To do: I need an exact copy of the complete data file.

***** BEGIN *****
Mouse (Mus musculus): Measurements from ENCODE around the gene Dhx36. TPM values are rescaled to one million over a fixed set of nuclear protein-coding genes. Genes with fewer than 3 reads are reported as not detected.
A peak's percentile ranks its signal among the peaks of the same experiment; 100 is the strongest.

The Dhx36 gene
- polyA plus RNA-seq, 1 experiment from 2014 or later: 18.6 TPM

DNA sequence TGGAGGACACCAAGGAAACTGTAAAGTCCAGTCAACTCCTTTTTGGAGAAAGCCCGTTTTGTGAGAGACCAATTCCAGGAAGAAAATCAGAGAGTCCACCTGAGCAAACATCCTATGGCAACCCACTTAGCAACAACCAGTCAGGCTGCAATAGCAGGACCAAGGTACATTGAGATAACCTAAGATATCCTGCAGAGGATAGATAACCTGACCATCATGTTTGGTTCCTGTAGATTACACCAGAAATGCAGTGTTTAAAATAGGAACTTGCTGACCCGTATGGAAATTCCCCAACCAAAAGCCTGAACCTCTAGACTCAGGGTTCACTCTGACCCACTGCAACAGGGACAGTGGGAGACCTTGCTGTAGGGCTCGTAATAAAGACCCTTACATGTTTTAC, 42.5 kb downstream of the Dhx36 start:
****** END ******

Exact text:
Mouse (Mus musculus): Measurements from ENCODE around the gene Dhx36. TPM values are rescaled to one million over a fixed set of nuclear protein-coding genes. Genes with fewer than 3 reads are reported as not detected.
A peak's percentile ranks its signal among the peaks of the same experiment; 100 is the strongest.

The Dhx36 gene
- polyA plus RNA-seq, 1 experiment from 2014 or later: 18.6 TPM

DNA sequence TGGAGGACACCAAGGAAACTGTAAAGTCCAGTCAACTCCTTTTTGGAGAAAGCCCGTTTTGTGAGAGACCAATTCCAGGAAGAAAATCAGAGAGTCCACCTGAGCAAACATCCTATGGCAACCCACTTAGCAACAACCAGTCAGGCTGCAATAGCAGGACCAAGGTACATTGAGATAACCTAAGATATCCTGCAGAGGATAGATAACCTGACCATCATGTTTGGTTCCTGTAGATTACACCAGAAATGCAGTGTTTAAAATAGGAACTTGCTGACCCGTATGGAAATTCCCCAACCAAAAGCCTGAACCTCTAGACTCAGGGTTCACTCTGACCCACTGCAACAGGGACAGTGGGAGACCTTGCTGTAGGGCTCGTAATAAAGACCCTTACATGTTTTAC, 42.5 kb downstream of the Dhx36 start: